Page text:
Sales Presentations Overview


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Sales Presentations Overview

  1. 1. Sales Presentation Overviews Ken Merbler ©
  2. 2. Table of Contents <ul><li>Introduction </li></ul><ul><li>Sales Is Not Marketing – 1 </li></ul><ul><li>Sales Is Not Marketing - 2 </li></ul><ul><li>Keeping Old Relationships </li></ul><ul><li>Major Account Management </li></ul><ul><li>Sales Management – Key Success Factors </li></ul><ul><li>Sales Tips Weekly Program - Example </li></ul>©
  3. 3. Sales Is Not Marketing - 1 ©
  4. 4. Sales Is Not Marketing - 2 ©
  5. 5. Keeping Old Relationships ©
  6. 6. Major Account Management ©
  7. 7. Sales Management – Key Success Factors ©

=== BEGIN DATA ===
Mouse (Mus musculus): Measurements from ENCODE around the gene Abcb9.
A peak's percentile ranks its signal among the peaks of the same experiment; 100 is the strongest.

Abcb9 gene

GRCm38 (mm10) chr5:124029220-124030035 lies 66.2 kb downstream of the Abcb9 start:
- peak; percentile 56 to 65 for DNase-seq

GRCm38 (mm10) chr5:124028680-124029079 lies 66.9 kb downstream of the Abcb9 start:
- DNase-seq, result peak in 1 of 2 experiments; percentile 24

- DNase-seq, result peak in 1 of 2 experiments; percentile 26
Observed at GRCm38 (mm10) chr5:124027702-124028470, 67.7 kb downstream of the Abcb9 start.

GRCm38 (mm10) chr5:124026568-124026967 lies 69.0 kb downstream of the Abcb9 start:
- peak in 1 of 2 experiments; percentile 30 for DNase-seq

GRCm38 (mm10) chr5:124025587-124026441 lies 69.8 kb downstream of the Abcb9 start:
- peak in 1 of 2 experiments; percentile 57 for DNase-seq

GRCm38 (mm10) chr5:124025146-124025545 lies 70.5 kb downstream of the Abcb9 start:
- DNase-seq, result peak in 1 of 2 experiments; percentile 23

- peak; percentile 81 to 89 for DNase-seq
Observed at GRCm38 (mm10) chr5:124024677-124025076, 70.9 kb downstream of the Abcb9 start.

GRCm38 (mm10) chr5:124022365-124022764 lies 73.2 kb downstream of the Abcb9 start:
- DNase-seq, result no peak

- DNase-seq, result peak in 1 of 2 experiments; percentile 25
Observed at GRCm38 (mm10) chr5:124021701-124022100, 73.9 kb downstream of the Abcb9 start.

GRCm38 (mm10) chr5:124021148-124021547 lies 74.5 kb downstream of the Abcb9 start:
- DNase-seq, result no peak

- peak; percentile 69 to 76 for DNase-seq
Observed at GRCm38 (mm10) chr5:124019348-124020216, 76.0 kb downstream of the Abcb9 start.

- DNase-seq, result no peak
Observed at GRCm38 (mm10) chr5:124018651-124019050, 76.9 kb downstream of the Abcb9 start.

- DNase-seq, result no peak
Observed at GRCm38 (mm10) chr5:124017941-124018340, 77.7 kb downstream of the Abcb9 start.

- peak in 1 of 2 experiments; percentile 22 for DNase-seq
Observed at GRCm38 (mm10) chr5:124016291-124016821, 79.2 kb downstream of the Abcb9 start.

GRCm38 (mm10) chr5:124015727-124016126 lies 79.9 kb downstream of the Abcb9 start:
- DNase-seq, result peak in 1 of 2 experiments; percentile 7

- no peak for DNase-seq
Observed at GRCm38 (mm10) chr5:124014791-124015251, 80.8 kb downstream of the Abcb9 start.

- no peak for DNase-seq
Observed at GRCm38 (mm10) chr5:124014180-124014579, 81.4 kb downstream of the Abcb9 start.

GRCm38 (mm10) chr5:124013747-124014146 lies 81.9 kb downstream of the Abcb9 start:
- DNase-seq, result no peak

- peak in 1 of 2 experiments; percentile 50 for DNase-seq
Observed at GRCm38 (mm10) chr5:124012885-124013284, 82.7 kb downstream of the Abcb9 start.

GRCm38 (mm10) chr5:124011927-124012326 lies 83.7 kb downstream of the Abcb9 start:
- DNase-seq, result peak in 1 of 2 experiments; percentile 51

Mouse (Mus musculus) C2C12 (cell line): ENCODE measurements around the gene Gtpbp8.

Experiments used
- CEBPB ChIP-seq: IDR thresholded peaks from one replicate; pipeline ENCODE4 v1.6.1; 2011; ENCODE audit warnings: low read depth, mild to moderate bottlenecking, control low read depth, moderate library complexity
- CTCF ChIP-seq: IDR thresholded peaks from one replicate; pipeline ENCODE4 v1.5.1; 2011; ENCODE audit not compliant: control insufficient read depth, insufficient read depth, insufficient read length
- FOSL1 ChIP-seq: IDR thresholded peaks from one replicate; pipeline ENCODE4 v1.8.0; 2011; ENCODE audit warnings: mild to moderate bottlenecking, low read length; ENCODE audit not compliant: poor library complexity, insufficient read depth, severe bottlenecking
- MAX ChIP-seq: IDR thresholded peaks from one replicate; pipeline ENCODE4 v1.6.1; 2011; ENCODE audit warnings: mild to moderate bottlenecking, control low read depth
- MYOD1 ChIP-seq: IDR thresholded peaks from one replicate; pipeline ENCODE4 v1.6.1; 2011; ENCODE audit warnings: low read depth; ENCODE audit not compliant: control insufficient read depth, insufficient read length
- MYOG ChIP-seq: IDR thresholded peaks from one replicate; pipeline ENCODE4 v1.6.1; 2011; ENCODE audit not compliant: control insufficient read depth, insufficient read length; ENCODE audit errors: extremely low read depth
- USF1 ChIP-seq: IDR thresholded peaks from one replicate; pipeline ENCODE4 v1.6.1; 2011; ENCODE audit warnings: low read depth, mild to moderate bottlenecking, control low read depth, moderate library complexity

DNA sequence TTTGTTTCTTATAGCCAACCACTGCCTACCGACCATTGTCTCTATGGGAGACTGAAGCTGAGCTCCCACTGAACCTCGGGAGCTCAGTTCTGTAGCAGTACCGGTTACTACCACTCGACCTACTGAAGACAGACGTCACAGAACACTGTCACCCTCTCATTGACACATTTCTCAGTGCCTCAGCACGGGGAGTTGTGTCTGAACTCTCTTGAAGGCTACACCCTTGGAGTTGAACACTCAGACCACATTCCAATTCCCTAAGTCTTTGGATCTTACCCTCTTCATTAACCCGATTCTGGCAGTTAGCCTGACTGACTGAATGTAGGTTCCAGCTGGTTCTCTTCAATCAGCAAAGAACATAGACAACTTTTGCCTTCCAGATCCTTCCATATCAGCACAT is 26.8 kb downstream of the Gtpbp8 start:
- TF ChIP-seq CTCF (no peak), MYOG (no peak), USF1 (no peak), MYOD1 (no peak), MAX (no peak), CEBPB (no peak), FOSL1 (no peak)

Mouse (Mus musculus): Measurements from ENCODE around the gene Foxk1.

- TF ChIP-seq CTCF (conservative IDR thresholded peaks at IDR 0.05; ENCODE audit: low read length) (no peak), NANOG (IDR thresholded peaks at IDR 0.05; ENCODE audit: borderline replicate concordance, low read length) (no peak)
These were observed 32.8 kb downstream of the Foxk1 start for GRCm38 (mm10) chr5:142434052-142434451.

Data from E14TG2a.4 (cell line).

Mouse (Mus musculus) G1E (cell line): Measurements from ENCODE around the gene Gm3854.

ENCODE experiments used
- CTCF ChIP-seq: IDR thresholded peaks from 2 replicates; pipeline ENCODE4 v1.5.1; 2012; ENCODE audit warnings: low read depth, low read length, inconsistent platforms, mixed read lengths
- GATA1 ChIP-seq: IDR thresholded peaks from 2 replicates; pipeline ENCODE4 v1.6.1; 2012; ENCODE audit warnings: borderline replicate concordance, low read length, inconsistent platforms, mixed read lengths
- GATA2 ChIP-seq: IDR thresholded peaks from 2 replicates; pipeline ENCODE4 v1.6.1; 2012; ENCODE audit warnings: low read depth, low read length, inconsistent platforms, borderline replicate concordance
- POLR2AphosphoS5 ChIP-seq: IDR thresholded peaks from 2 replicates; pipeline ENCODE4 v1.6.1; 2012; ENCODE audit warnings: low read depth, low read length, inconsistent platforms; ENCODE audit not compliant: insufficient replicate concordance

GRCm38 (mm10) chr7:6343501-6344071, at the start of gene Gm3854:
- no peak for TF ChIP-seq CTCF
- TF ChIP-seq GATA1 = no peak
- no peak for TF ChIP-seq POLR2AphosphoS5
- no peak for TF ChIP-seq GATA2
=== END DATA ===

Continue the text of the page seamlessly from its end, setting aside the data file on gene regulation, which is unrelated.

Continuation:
8. 8. Sales Tips Weekly Program - Example Farming is the best way to build trust and sell business to existing relationships. Remember, people tend to buy from people that they trust….and since you have already built trust by over-delivering on a past project, they will most likely like to buy from you. The trick is to be in front of them at the time they might need help….said differently, ‘out of sight, out of mind’ so you want to stay in front of your past clients so that you are top of mind, when they have a question, or a problem, or need help. Again, Farming is about working your existing network of relationships. Three good things about farming right now: 1) You already know the people you are going to send the emails to, 2) Beginning of year perfect time to send emails, 3) In this economy, they are probably going to appreciate hearing from you as networking has taken on an increased urgency. A I follow a 3 step process which I would encourage you to do:   *First identify past relationships *Second organize yourself to make connecting with them easy *Third send them professional, personal, or both emails   Let's break these 3 steps down so that you know what I do:   1) Identifying past relationships (Make a list which goes back 2 years and add names, company, focus area, project milestone dates, etc)   2) Organize yourself to make connecting with them easy - Take the list of past relationships you just created and in your outlook calendar add reminders for birthdays, historic project milestones such a start and completion dates, quarterly & announcements, new product announcements, etc. Over time these reminders will add up and you will build a solid network of past clients who you should reach out to. My Outlook pops up with dates…for instance, today is a client at HP's birthday so I will send him a note. Set up Yahoo and Google News Alerts with you client’s name and company so that you are aware of your client’s pain and joys   3) Send them email notes - either professional (I saw that you released your quarterly numbers and was just thinking of you, I just finished a project which I thought you might be interested in hearing about, today is the anniversary of our project and boy did I learn a lot from you,…..what ever…these are all professional reasons to reach out), or personal (just thinking of you, saw you in the news, what have you been up to). Remember to end each email with an offer to buy them a cup of coffee or tea (in other words, let them know that you'd like to connect.) You will be surprised how many clients want to see you Maintaining Relationships With Past Clients ©